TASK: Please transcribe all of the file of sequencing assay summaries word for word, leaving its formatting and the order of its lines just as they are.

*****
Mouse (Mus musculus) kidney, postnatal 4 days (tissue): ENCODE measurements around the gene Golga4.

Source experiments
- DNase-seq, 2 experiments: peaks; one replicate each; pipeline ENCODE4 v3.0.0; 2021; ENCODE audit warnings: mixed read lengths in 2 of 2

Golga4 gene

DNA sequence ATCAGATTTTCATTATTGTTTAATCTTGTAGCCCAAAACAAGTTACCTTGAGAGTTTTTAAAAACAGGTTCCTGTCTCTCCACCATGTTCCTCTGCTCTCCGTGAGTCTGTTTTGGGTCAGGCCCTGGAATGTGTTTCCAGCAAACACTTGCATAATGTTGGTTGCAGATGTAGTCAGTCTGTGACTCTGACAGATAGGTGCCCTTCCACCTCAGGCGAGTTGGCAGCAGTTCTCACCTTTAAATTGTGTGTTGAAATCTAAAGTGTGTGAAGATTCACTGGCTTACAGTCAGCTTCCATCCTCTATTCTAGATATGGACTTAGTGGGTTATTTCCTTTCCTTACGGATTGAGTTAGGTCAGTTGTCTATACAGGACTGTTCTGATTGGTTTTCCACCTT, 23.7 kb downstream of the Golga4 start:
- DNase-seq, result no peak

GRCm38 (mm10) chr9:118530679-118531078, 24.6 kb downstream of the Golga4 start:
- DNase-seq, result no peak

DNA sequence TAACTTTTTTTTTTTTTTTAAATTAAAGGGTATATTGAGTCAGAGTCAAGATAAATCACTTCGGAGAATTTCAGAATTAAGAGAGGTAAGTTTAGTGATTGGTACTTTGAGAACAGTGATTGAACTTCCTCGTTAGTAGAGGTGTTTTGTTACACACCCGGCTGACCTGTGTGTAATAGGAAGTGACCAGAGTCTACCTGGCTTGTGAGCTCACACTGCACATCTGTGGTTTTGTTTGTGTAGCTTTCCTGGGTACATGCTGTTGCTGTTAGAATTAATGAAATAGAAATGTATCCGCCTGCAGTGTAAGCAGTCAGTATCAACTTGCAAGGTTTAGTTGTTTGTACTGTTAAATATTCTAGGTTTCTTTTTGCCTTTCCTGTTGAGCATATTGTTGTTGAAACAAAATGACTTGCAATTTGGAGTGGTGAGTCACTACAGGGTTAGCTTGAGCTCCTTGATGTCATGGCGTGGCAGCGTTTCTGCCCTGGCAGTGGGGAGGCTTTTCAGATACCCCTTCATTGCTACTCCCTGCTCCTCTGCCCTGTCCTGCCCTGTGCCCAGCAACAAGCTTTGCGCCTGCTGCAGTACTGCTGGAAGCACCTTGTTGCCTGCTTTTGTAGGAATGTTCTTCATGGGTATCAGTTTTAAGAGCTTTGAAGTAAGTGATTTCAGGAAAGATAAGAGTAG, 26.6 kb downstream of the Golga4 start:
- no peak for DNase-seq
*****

Mouse (Mus musculus) kidney, postnatal 4 days (tissue): ENCODE measurements around the gene Golga4.

Source experiments
- DNase-seq, 2 experiments: peaks; one replicate each; pipeline ENCODE4 v3.0.0; 2021; ENCODE audit warnings: mixed read lengths in 2 of 2

Golga4 gene

DNA sequence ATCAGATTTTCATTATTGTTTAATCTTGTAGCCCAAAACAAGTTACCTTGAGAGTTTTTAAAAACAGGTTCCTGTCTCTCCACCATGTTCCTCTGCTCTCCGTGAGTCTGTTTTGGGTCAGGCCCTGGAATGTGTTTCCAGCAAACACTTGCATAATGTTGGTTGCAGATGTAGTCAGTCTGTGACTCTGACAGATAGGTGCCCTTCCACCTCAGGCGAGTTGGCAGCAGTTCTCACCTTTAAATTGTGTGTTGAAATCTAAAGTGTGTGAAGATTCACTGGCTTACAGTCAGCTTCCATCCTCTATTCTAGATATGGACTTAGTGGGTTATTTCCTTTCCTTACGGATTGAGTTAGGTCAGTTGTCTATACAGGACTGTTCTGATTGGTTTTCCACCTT, 23.7 kb downstream of the Golga4 start:
- DNase-seq, result no peak

GRCm38 (mm10) chr9:118530679-118531078, 24.6 kb downstream of the Golga4 start:
- DNase-seq, result no peak

DNA sequence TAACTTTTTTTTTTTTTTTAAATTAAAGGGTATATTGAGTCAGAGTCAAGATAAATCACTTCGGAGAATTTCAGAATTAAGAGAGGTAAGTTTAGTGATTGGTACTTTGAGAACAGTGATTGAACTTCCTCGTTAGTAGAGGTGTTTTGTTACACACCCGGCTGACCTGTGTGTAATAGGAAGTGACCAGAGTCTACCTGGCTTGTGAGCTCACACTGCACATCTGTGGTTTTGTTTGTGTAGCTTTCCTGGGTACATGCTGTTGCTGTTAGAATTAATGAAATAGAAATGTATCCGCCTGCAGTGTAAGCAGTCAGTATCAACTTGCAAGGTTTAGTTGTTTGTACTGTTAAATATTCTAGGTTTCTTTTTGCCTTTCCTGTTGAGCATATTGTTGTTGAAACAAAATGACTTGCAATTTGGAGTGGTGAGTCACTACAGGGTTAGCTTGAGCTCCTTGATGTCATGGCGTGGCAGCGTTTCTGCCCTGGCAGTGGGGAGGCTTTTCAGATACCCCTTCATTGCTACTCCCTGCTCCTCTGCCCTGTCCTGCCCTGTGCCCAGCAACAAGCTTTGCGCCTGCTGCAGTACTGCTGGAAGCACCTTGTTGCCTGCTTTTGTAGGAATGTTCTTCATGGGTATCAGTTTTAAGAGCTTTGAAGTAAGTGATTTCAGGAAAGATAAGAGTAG, 26.6 kb downstream of the Golga4 start:
- no peak for DNase-seq